Chief Judge David B. Sentelle sharply criticized the administration’s interpretation of when recess appointments may be made, saying it would give the president “free rein to appoint his desired nominees at any time he pleases, whether that time be a weekend, lunch, or even when the Senate is in session and he is merely displeased with its inaction.” He added, “This cannot be the law.”
The issue seems certain to end up before the Supreme Court, which ultimately could clarify a president’s authority to fill his administration and appoint federal judges when a minority of the Senate blocks consideration of his choices.
Although recess appointments have been made throughout the nation’s history, they have been more commonly made by modern presidents who face partisan opposition that has made it hard for nominees to even receive a vote in the Senate.
Additionally, Friday’s decision casts doubt on hundreds of decisions the NLRB has made in the past year, ranging from enforcement of collective-bargaining agreements to rulings on the rights of workers to use social media.
The ruling also raises questions about the recess appointment of former Ohio attorney general Richard Cordray to head the fledgling Consumer Financial Protection Bureau and about the actions taken by the agency during his tenure, including major new rules governing the mortgage industry. Obama named Cordray at the same time as the NLRB nominees, and his appointment is the subject of a separate lawsuit in D.C. federal court.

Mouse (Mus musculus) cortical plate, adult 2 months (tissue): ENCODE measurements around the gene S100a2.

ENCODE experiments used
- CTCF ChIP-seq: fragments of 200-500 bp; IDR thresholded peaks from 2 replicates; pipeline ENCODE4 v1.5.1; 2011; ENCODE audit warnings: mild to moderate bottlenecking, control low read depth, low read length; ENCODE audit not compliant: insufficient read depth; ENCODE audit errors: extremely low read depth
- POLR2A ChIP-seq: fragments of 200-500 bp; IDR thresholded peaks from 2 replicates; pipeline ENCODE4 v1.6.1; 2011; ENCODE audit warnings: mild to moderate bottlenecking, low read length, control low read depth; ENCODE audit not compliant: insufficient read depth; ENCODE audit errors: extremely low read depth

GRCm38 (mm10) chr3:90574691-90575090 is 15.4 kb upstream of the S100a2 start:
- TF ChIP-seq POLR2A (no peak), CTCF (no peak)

The White House criticized the court ruling. “The decision is novel and unprecedented, and it contradicts 150 years of practice by Democratic and Republican administrations,” White House press secretary Jay Carney told reporters Friday. “We respectfully but strongly disagree with the ruling.”
Presidents from both parties have made hundreds of recess appointments when the Senate has failed to act on nominations. Ronald Reagan holds the record with 243. Obama’s predecessor, George W. Bush, made 105, and it was during his term that Senate Democrats began holding pro-forma sessions, some lasting less than a minute, when the Senate went on break. They contended that that kept the Senate in session and did not allow Bush to make recess appointments.
Republicans took up the practice when Obama was elected. But Obama decided to challenge it in January 2012, when the Senate was on a 20-day holiday but holding pro-forma sessions every three business days to block presidential action.